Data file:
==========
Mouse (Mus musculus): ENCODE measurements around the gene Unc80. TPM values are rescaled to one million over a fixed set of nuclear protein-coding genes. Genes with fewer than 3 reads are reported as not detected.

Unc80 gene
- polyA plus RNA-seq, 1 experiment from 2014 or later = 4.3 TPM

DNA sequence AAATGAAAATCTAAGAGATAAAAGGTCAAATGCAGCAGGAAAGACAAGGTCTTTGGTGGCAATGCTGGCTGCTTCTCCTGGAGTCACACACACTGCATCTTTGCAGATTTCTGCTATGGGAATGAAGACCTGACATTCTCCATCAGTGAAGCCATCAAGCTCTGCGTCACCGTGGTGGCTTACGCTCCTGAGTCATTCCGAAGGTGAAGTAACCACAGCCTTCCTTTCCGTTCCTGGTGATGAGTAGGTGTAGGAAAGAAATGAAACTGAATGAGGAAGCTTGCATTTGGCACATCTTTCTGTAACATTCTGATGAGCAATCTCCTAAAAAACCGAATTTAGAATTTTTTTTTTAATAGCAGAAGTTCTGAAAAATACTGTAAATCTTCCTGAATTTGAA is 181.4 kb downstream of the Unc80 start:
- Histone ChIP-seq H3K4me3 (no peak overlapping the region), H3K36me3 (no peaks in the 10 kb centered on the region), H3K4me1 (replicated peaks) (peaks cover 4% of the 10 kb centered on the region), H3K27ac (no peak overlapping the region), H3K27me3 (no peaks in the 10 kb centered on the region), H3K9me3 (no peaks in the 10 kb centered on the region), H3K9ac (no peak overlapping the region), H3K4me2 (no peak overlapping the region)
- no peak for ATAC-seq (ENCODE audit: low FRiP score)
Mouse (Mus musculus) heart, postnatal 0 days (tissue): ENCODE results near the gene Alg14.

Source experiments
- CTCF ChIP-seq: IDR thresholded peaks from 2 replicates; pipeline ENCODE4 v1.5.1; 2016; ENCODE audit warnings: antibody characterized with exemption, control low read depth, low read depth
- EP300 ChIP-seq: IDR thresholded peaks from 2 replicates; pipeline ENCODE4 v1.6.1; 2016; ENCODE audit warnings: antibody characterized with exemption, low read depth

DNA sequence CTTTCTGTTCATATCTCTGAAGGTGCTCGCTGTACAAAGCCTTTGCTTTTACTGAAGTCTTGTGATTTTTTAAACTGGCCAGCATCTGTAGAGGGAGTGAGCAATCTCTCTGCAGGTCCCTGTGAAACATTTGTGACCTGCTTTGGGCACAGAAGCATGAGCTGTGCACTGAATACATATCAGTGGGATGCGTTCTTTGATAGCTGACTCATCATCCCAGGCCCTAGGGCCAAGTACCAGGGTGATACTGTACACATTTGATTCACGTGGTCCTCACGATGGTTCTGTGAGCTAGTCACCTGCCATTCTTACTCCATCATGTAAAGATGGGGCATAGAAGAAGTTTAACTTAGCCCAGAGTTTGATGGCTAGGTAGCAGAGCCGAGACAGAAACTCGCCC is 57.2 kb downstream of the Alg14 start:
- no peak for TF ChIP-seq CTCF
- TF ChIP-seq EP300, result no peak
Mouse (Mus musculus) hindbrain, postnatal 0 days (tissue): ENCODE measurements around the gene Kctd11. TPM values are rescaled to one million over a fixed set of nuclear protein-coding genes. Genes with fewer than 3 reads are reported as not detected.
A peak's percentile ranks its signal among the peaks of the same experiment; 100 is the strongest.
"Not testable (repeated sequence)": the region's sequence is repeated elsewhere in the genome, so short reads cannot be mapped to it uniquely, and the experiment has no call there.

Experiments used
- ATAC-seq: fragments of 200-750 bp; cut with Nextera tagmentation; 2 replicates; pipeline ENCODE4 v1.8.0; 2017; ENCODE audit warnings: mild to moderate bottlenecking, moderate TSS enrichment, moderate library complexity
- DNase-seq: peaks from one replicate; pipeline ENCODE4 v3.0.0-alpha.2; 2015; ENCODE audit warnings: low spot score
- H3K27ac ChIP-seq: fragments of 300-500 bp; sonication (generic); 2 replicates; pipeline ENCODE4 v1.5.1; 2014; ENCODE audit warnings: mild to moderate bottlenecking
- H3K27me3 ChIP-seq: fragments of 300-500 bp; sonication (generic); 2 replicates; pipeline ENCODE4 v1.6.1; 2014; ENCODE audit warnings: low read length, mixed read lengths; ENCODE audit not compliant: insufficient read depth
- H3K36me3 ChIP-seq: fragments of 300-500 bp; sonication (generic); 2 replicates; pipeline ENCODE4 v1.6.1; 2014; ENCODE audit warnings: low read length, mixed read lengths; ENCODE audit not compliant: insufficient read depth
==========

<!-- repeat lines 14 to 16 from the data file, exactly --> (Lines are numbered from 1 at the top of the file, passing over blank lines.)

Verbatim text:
Mouse (Mus musculus) hindbrain, postnatal 0 days (tissue): ENCODE measurements around the gene Kctd11. TPM values are rescaled to one million over a fixed set of nuclear protein-coding genes. Genes with fewer than 3 reads are reported as not detected.
A peak's percentile ranks its signal among the peaks of the same experiment; 100 is the strongest.
"Not testable (repeated sequence)": the region's sequence is repeated elsewhere in the genome, so short reads cannot be mapped to it uniquely, and the experiment has no call there.